At the upper end of the Iowa River cleared land, of which a part was quite good, was found. There was little woodland here and in wet years the prairie land tended to be rather marshy. Even on higher places the many underground springs caused the land to be somewhat swampy. A farmer would find it most advantageous to lay stress on cattle raising, for the meadows were very fine and there was plenty of water.

There is a fine location for a small settlement on the western branch of the northern tributary of the Turkey River. There is not much woodland there but the soil is exceptionally rich.

Along the Wapsipinicon River in Howard County there is very little of woods. The land was generally swampy and full of springs. The vegetation was very luxuriant but the soil was decidedly not suited to cultivation.

On the Little Cedar River the land was better. Here more woods were found, the prairie was higher and drier, and consequently the soil was more suited to cultivation. The best land which Pastor Clausen found, however, was along the Big Cedar River. The prairie here was high and dry -- a little rolling but scarcely as much so as in the Luther Valley settlement [Wisconsin]. The prairies are very large in comparison with the amount of woodland, which is found only along the river and its tributaries, but the woods are very dense and fine and are composed largely of linden, elm, sugar maple, black walnut, ash, and oak. The trees are exceptionally tall, and, what is quite rare, are of all ages. There are also advantages in that the slope from the prairie through the woods to the river is even and that the soil is firm, although one usually finds a steep bank and swampy ground at the edge of such wooded areas. The soil on the prairie was found to be black loam a foot and a half deep; there was a little sand in it, although less than at Luther Valley. Underneath the loam there was firm clay with a slight intermixture of sand. The grass growth was so luxuriant that if it could have stood at its full height it would have served to conceal a horse and wagon. Here there was no swampy ground. In the meadows there grew fine grass for grazing. At several places there were springs with excellent water. The river itself is of about the same size as the Fox River at Rochester, Racine County [Wisconsin] and its clear water flows over a bed of solid rock. There were many large fish there but no trout. Wild animals, including a number of elk, were found in great numbers. Ali of the land hereabouts, with the exception of four or five claims which were taken while Pastor Clausen was there, is still open; the same is the ease with the land along the river reaching into Minnesota.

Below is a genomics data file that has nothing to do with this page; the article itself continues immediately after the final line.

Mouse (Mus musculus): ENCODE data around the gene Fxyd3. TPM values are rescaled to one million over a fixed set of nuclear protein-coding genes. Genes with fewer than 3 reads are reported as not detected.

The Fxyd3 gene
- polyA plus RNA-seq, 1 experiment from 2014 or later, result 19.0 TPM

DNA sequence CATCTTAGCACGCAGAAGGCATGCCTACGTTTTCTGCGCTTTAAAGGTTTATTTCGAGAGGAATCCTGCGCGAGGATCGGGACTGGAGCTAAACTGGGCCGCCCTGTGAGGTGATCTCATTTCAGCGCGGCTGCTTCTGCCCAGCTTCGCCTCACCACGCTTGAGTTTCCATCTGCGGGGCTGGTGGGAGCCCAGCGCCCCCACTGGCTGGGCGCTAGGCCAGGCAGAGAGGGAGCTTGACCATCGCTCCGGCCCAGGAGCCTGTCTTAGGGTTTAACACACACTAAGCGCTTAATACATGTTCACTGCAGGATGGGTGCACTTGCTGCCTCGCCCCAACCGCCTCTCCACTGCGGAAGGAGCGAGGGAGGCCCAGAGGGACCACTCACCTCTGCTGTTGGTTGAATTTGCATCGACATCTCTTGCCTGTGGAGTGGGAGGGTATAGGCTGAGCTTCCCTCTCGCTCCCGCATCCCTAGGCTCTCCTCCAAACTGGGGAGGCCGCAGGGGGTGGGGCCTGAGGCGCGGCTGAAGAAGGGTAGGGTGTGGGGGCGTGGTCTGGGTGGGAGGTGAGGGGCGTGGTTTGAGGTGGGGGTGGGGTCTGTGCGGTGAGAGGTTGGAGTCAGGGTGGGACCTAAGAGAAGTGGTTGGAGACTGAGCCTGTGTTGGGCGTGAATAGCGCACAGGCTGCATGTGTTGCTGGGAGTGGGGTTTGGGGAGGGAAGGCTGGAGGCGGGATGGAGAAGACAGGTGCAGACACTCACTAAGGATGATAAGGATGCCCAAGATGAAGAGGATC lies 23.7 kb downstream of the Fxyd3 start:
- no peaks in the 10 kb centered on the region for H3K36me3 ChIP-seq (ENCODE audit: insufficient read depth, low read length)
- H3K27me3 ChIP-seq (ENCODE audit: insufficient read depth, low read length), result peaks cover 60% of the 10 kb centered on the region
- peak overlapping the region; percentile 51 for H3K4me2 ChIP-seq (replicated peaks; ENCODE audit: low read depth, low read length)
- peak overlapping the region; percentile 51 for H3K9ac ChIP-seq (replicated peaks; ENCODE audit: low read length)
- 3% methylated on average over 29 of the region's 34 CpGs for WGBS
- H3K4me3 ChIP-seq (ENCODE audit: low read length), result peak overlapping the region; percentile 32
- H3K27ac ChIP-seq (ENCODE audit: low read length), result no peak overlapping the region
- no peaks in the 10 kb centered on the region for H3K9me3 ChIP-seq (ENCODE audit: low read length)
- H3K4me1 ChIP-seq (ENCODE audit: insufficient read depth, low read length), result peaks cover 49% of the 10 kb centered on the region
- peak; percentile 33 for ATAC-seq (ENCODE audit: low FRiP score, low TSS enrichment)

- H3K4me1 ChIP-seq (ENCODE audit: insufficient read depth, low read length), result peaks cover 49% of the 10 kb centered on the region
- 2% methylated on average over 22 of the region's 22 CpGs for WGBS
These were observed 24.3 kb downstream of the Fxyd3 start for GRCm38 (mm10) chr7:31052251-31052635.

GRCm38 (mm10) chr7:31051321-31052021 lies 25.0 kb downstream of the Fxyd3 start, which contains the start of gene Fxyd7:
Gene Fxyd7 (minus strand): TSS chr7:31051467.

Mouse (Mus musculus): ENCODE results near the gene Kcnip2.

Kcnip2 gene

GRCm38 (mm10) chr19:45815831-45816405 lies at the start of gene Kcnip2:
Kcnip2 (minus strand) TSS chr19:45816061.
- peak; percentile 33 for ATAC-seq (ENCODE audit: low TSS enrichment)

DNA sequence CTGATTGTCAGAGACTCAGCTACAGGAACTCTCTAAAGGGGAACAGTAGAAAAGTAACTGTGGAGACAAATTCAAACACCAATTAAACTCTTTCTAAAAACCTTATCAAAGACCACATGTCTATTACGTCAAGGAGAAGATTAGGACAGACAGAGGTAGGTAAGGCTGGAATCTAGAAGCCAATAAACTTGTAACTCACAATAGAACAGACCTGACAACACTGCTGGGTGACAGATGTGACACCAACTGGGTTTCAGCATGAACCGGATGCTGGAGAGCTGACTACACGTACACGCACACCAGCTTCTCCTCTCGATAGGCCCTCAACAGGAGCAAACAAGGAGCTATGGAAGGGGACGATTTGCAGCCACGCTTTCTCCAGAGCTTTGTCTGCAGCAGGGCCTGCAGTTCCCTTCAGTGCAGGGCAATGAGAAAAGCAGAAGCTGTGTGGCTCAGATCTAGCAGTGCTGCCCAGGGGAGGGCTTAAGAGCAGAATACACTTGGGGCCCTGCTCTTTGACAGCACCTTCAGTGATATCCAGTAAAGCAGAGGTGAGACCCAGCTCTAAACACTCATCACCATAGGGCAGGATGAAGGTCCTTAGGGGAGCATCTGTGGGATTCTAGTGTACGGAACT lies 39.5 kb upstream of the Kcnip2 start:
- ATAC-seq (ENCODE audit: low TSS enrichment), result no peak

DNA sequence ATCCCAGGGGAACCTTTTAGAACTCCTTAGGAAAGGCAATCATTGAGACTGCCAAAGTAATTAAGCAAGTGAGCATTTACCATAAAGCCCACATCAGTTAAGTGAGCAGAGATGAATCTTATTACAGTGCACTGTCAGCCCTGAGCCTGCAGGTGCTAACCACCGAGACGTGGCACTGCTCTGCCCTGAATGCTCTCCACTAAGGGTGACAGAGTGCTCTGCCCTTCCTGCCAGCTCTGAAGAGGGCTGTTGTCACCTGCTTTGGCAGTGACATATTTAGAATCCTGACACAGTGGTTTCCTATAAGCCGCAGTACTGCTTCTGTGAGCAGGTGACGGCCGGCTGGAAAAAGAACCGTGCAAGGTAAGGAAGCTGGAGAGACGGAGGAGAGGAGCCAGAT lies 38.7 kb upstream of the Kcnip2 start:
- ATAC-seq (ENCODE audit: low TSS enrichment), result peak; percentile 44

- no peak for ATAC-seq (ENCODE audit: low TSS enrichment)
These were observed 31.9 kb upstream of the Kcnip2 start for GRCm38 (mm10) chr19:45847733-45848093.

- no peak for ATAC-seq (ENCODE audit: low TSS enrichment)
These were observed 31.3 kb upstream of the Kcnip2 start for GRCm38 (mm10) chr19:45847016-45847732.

There are possibilities of making a large settlement at this place, a settlement which could extend along both sides of the river for about thirty miles. On the claim which Pastor Clausen took, there is excellent opportunity for manufacturing, {7} and inasmuch as the place is situated in the center of the county [Mitchell County], there is ground for the expectation that the county seat will in time be located there. The place is situated eighty-four miles directly westward from the Mississippi, although the distance from MacGregor's Landing is about one hundred miles. It is to be observed that the trip itself is expensive and also that it will at first cost much to live because of the fact that the place is so far from the nearest market. It will, consequently, be almost impossible for people who have no capital to enter upon this plan, for live stock will be a necessity from the beginning. Pastor Clausen plans to emphasize the raising of live stock and to raise only as much grain as is necessary for the household. The land is as yet not surveyed and is also not yet on the market, but it is rumored that the surveyors are to start the surveys at the beginning of next year. If this is true, the land will be on the market soon. Those who might desire to try their fortunes here have therefore no time to waste but must take claims either this fall, or, at the latest, early next spring. For this reason the Americans have already taken note of the many advantages of the region. A considerable number of new settlers have come this year to Floyt [Floyd] County, which lies immediately to the southward. {8} The customary method of taking land is to lay claim to a half-section of land, one-half wooded and one-half prairie. If one finds it impossible to buy so much, one must take less, but no one is prevented from obtaining land.

This description is not given in order to entice anyone to go blindly on the trip. Pastor Clausen has set forth both the advantages and the disadvantages of the place, but each must, naturally, first see with his own eyes. But we reiterate that there is not much time to waste, if one wants land, before the land falls into the hands of speculators. Pastor Clausen is leaving for this place again in a few days in order to get work started there, and in the spring, if God so wills it, he will move there with his family.

A CLAUSEN LETTER OF 1853

[Emigranten (Inmansville, Rock County, Wisconsin), April 29, 1853]

(Indsendt.)